Scientist Giorgio Bellettini has worked on the CDF experiment for more than 35 years — since before Fermilab broke ground on the detector building.
Now he will co-lead the CDF experiment as the collaboration closes out more than three decades of taking and analyzing data. On June 1, Bellettini will begin his two-year term as CDF co-spokesperson, joining Texas A&M University Professor David Toback. He replaces Costas Vellidis, to whom Bellettini tips his hat.
“Costas worked superbly on the data analysis,” he said. “He did a great job — so great that I cannot repeat it.”
Bellettini is, however, repeating his successful CDF leadership role: He was co-spokesperson in 1995 when CDF scientists discovered the top quark together with DZero.
A scientist at the Italian National Institute of Nuclear Physics and the University of Pisa, Bellettini is well-known for helping create a strong community of Italian scientists at Fermilab. In 1979, when the CDF detector was still in its conceptual design phase, Bellettini agreed with scientists Bob Diebold and Alvin Tollestrup to recruit scientists from Italy to join the newly formed Italy-U.S.-Japan collaboration to design and build the experiment. Building on that effort, in 1984 he began a program for Italian students to participate in various projects at Fermilab.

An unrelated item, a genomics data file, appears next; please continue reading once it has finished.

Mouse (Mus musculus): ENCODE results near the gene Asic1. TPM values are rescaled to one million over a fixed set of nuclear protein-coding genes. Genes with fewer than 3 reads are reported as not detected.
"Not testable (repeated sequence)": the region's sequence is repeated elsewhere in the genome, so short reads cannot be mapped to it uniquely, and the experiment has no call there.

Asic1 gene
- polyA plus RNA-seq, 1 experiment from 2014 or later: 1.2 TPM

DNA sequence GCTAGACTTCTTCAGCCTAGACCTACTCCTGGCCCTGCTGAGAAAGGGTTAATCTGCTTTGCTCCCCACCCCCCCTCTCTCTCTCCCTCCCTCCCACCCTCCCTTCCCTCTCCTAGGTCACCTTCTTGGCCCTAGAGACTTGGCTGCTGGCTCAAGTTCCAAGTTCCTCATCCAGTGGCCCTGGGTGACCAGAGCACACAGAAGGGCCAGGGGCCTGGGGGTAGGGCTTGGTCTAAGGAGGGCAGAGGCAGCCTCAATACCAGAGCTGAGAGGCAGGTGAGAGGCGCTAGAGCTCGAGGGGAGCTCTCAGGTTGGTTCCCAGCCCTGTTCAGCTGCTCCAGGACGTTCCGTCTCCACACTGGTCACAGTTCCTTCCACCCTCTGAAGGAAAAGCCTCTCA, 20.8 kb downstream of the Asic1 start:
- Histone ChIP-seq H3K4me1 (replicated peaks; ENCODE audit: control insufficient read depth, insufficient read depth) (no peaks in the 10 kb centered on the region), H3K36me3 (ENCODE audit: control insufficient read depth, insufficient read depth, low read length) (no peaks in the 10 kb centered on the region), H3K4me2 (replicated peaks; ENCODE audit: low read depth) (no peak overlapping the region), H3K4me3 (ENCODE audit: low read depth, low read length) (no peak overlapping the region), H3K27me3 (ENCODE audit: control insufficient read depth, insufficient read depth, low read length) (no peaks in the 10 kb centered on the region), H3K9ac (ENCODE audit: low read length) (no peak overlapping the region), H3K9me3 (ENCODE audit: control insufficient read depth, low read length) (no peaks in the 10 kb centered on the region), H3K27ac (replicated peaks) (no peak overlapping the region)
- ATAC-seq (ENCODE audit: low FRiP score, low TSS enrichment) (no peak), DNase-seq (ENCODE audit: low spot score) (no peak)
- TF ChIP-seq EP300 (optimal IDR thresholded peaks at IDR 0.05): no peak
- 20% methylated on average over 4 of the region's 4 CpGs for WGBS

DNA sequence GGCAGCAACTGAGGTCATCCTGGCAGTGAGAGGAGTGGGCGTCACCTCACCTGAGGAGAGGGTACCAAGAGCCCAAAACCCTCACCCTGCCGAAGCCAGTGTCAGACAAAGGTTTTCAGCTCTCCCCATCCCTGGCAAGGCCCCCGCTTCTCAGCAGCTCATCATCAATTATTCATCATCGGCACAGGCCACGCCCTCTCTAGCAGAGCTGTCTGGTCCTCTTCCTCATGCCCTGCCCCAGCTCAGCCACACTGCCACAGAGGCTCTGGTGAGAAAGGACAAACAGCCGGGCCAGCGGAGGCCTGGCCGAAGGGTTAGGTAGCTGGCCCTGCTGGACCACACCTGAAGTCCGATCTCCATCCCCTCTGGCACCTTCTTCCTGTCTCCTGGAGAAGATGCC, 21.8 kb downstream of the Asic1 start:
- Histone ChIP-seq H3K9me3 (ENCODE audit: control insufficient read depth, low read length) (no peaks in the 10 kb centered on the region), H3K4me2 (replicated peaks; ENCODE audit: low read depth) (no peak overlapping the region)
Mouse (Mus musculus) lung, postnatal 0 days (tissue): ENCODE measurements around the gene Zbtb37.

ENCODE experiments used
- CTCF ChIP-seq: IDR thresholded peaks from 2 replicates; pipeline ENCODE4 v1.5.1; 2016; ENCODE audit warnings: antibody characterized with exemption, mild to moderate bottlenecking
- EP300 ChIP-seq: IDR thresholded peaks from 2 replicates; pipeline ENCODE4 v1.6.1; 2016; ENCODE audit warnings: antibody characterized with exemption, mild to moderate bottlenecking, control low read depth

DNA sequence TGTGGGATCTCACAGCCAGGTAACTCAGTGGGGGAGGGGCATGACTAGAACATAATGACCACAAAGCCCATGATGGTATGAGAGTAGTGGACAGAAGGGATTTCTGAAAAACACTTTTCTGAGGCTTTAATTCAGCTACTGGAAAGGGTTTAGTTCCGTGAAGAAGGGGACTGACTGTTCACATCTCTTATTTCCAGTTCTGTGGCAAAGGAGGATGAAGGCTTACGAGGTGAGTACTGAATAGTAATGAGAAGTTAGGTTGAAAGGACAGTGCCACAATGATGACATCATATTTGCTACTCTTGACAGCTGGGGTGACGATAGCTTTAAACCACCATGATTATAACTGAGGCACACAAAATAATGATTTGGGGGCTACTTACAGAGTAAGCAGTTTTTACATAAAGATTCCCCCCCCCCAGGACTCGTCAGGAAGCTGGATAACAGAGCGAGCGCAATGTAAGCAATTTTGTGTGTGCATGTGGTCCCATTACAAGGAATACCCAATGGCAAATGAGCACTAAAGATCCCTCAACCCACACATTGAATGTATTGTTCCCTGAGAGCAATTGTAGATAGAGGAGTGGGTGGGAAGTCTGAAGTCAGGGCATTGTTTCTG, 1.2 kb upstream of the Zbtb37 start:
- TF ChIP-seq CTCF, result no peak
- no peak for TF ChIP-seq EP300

Now that he is back steering the CDF ship, Bellettini will help ensure that the experiment’s remaining scientific findings are published and will merge them with DZero papers to preserve the Tevatron’s legacy. At the same time, he will continue to actively recruit Italian students and researchers to join the laboratory’s muon and neutrino experiments and its accelerator and technical R&D programs.
“Dave’s job and mine is to supervise the physics at CDF,” Bellettini said. “I also plan to continue to be instrumental in expanding the Italian involvement in advancing experimental research at the laboratory — in all the new active areas.”
His predecessor Costas Vellidis knows he’s leaving the experiment in good hands.
“Giorgio is exactly the leader that CDF needs to finish the legacy effort. His deep knowledge of the experiment and huge experience as a leader and mentor are ideal to shape the end phase of the physics program and supervise its completion,” Vellidis said. “His enthusiasm is essential to keep the collaboration on board in this final effort.”